Intercondylar and central regions of complete discoid lateral meniscus have different cell and matrix organizations

Takayuki Furumatsu, Ami Maehara, Yuki Okazaki, Toshihumi Ozaki

Research output: Contribution to journalArticle

2 Citations (Scopus)

Abstract

Background: A complete discoid lateral meniscus (DLM) has a high risk of horizontal tear. However, cellular phenotypes and extracellular matrix organizations in complete DLMs are still unclear. The aim of this study was to investigate histological and cellular biological characteristics in both the intercondylar and central regions of complete DLM. Materials and methods: Meniscal samples were obtained from the intercondylar and central regions of complete DLM (n = 6). Blood vessels and aggregated cell ratio were measured in each region. Depositions of type I/II collagens and safranin O-stained proteoglycans in the extracellular matrix were assessed. Experiments in gene expression, morphology, proliferation, and effect of mechanical stretch were performed using cultured cells derived from each region. Results: Blood vessel counts were significantly higher in the intercondylar region than in the central region. The ratio of aggregated cells was lower in the intercondylar region than in the central region. Deposition of type I collagen was comparable for both regions. The central region contained a larger quantity of type II collagen and safranin O staining density compared with the intercondylar region. Proliferation of the fibroblastic intercondylar cells was not affected by 5%-stretching. However, stretching treatments decreased relative proliferation of the chondrocytic central cells. Conclusions: This study demonstrated that the central region of complete DLM had different cellular properties and collagen components compared with the intercondylar region. Our results suggest that the central region of complete DLM may have a low healing potential like the inner avascular region of the meniscus.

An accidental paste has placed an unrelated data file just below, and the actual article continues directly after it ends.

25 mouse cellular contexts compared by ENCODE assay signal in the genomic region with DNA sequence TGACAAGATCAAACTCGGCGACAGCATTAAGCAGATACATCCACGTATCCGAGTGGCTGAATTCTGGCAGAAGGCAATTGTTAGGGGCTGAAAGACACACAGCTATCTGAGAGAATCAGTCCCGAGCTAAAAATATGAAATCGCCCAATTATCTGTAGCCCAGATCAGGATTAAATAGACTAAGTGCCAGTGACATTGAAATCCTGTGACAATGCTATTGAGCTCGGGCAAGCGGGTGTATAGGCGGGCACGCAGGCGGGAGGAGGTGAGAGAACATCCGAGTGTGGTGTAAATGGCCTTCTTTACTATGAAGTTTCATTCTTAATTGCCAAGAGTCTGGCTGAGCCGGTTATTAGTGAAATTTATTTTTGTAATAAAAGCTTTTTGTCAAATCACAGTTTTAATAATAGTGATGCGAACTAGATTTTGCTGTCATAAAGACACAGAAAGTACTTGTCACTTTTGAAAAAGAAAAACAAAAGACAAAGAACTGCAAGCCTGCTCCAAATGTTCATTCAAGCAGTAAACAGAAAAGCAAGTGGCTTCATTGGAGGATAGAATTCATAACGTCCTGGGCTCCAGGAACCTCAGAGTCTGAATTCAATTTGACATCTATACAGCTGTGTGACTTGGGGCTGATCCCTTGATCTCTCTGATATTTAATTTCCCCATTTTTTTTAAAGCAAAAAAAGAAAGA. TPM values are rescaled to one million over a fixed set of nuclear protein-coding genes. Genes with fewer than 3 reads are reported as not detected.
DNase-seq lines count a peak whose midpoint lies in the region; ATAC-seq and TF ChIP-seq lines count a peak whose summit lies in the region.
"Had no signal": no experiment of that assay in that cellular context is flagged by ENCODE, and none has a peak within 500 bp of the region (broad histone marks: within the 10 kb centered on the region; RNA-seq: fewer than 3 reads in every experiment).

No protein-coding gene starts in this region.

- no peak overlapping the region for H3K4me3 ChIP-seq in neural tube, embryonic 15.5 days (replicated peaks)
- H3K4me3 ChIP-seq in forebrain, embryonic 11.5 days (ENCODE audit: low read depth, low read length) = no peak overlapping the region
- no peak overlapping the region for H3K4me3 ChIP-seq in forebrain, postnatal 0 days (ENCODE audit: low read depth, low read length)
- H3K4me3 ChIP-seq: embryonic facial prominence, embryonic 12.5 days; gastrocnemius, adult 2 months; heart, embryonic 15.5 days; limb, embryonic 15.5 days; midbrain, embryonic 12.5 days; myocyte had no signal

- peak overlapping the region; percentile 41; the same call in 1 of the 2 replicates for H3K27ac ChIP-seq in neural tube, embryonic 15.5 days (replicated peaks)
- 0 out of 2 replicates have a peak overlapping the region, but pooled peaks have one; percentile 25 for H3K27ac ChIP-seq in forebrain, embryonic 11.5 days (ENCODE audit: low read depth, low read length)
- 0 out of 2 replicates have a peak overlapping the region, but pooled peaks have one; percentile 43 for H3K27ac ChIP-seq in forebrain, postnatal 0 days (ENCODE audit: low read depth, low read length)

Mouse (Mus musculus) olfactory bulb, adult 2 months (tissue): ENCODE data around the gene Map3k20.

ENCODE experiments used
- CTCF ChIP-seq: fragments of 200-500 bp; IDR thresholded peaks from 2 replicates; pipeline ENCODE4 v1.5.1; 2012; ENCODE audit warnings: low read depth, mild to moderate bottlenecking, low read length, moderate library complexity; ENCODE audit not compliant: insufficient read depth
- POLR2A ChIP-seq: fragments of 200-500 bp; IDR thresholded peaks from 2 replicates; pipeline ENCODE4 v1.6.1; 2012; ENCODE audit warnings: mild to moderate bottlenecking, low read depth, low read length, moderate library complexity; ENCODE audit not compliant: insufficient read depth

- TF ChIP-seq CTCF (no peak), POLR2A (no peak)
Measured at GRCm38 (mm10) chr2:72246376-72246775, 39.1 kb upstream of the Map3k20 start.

Original languageEnglish
JournalJournal of Orthopaedic Science
DOIs
Publication statusAccepted/In press - Jan 1 2018

ASJC Scopus subject areas

  • Orthopedics and Sports Medicine

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